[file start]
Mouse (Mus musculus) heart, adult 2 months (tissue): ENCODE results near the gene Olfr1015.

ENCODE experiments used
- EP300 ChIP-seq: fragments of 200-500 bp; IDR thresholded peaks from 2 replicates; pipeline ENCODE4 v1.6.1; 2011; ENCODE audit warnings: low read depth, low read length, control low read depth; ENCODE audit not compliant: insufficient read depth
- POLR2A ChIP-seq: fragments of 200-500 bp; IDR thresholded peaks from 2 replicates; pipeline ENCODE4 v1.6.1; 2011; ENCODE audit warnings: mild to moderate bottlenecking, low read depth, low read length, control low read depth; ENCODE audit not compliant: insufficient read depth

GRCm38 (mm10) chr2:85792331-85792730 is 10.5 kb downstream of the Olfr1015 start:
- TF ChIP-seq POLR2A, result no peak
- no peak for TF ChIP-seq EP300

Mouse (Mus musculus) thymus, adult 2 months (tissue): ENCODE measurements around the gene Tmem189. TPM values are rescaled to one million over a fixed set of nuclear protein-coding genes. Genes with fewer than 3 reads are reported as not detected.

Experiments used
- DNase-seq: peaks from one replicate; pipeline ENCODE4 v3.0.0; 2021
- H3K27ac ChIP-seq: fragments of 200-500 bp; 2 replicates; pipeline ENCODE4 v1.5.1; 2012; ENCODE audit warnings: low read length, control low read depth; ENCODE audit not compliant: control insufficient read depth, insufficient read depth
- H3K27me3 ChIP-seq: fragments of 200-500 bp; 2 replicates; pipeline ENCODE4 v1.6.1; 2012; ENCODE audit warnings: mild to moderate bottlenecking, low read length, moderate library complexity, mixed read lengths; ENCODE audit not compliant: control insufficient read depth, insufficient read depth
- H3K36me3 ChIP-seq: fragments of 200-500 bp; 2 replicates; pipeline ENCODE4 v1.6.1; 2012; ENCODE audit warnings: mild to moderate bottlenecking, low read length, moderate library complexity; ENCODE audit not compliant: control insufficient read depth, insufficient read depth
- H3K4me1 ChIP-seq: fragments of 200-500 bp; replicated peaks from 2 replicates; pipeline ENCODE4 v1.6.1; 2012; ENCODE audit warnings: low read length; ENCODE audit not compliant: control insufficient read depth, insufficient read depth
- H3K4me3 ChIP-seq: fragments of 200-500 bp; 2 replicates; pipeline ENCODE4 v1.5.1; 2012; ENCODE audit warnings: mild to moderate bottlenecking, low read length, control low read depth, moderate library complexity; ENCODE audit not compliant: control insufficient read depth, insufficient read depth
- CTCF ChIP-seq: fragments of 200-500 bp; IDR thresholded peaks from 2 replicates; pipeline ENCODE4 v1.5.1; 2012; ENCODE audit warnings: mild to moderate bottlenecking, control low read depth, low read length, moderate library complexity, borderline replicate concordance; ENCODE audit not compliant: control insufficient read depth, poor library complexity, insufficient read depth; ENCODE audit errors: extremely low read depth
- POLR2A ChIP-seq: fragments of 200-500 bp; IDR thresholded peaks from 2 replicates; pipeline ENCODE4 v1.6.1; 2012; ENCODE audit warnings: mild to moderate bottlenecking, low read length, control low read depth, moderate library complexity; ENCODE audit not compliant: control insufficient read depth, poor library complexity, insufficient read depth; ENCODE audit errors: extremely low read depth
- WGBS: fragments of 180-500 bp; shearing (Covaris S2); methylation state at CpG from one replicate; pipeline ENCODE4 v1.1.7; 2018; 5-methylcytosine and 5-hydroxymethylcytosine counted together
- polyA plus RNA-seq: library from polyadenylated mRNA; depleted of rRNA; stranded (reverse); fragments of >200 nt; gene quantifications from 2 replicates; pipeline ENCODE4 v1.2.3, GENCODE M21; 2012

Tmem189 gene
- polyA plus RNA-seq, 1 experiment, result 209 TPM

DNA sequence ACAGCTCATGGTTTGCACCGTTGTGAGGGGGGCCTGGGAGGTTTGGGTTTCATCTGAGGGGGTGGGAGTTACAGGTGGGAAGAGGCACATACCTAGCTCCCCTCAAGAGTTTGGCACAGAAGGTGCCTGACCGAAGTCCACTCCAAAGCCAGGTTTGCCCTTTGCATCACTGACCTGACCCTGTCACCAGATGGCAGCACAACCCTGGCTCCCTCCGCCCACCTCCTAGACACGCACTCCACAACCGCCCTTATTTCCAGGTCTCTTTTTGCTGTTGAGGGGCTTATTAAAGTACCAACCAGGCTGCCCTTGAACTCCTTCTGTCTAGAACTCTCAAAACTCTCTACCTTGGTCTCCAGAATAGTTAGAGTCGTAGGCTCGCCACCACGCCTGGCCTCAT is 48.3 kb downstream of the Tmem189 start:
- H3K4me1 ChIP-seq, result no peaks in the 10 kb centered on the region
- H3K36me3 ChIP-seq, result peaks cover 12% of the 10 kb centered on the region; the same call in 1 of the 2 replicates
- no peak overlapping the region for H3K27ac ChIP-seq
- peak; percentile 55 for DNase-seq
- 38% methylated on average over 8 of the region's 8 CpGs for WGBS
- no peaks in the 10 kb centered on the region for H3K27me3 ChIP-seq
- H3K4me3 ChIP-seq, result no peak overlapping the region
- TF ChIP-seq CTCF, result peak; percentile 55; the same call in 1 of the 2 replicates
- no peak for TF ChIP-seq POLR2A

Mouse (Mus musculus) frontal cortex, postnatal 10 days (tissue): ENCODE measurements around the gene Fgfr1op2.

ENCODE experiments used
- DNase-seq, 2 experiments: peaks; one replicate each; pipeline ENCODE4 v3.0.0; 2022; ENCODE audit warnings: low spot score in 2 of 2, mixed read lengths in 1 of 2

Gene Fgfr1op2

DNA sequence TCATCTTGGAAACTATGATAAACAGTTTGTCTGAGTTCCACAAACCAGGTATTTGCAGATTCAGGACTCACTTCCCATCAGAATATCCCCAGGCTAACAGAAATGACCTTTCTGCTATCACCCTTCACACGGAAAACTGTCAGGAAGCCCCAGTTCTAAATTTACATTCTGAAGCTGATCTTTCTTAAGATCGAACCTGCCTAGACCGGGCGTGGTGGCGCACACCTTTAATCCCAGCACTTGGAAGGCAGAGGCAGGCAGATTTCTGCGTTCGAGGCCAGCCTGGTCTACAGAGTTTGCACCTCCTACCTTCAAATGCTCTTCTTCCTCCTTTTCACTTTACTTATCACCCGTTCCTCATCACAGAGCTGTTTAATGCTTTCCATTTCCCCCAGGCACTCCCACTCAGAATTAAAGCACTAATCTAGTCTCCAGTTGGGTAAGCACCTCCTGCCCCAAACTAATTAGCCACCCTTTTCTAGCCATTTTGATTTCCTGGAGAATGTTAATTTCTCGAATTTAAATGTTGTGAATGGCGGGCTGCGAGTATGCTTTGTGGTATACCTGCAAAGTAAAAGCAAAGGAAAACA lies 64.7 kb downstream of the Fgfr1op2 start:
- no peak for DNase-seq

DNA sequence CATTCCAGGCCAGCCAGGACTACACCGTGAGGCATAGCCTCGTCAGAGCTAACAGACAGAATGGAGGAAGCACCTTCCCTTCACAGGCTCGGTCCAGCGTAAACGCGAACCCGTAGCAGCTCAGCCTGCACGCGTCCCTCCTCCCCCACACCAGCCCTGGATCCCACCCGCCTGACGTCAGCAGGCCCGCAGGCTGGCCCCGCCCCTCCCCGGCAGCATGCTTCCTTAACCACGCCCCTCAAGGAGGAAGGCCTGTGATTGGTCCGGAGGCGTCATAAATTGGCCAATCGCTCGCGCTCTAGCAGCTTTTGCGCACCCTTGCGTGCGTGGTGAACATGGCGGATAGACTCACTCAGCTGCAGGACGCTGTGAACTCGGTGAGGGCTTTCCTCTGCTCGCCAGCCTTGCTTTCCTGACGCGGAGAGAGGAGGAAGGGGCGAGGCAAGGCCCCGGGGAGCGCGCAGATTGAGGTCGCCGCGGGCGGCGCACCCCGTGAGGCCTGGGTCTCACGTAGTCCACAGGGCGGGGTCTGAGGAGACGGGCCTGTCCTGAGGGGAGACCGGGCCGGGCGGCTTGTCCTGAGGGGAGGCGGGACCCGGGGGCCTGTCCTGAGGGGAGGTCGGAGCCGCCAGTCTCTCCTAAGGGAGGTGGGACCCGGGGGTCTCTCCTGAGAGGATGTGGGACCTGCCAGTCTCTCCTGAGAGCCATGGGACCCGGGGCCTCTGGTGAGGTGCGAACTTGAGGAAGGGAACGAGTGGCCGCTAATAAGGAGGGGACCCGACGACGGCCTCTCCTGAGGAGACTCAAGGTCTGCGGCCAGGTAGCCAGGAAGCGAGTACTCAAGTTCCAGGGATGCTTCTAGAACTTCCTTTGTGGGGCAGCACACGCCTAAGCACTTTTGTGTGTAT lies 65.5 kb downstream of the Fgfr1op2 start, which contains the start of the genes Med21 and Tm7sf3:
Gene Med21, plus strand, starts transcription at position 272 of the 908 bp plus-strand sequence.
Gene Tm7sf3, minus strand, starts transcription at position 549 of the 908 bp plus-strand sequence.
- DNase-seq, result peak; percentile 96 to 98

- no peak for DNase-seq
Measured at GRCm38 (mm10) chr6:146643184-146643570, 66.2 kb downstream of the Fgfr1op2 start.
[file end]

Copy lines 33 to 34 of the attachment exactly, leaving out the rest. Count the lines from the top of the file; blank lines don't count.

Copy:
ENCODE experiments used
- DNase-seq, 2 experiments: peaks; one replicate each; pipeline ENCODE4 v3.0.0; 2022; ENCODE audit warnings: low spot score in 2 of 2, mixed read lengths in 1 of 2